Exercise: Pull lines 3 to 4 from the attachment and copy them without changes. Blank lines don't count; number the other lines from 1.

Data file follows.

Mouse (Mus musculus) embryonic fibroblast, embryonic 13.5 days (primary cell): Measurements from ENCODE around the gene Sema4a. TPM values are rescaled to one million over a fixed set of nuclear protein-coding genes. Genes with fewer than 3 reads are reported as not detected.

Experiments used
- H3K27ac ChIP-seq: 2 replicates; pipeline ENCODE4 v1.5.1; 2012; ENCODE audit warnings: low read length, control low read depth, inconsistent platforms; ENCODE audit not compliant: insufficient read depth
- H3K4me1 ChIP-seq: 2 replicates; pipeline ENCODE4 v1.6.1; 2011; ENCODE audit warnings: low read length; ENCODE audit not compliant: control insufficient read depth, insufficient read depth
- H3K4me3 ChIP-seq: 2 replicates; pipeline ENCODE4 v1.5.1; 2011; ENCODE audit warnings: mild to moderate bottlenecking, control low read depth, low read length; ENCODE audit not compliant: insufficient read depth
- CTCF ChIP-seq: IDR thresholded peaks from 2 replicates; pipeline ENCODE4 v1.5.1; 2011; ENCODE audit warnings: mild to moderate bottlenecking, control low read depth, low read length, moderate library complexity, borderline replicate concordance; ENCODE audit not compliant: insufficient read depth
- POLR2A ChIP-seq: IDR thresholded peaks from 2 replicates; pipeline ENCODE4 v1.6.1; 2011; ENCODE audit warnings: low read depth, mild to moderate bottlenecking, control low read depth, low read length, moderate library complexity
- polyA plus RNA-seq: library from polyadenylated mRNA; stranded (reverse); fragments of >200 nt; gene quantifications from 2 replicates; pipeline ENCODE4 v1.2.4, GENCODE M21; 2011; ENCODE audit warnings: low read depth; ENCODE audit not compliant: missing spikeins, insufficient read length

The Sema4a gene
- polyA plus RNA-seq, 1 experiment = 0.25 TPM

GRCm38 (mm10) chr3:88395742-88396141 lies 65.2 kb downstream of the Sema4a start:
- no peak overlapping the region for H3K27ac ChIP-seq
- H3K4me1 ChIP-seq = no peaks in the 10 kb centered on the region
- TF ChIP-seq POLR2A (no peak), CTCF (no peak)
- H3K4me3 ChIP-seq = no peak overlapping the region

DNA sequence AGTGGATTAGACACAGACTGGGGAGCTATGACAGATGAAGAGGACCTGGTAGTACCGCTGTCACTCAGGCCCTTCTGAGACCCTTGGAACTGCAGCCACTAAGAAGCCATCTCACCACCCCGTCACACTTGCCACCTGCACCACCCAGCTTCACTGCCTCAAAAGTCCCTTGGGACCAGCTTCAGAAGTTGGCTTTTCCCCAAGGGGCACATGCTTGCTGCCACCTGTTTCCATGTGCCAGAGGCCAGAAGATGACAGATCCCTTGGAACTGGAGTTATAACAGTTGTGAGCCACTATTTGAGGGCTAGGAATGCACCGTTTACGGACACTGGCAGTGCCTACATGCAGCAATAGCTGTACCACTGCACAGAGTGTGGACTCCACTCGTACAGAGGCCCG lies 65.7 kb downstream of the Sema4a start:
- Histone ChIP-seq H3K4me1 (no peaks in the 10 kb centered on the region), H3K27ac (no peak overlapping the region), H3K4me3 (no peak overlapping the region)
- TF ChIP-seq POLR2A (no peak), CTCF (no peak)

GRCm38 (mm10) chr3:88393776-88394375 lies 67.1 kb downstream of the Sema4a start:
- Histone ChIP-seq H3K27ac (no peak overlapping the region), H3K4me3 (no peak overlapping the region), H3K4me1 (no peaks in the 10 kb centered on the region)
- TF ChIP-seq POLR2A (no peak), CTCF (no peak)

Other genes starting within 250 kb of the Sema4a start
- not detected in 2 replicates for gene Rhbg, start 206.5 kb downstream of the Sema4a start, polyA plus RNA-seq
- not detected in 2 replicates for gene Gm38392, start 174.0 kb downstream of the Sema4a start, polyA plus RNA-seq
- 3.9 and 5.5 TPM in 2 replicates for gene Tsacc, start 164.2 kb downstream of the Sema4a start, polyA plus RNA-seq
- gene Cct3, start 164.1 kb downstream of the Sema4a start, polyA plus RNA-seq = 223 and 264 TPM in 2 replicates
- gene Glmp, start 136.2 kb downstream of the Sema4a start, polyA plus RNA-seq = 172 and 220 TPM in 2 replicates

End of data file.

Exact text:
- H3K27ac ChIP-seq: 2 replicates; pipeline ENCODE4 v1.5.1; 2012; ENCODE audit warnings: low read length, control low read depth, inconsistent platforms; ENCODE audit not compliant: insufficient read depth
- H3K4me1 ChIP-seq: 2 replicates; pipeline ENCODE4 v1.6.1; 2011; ENCODE audit warnings: low read length; ENCODE audit not compliant: control insufficient read depth, insufficient read depth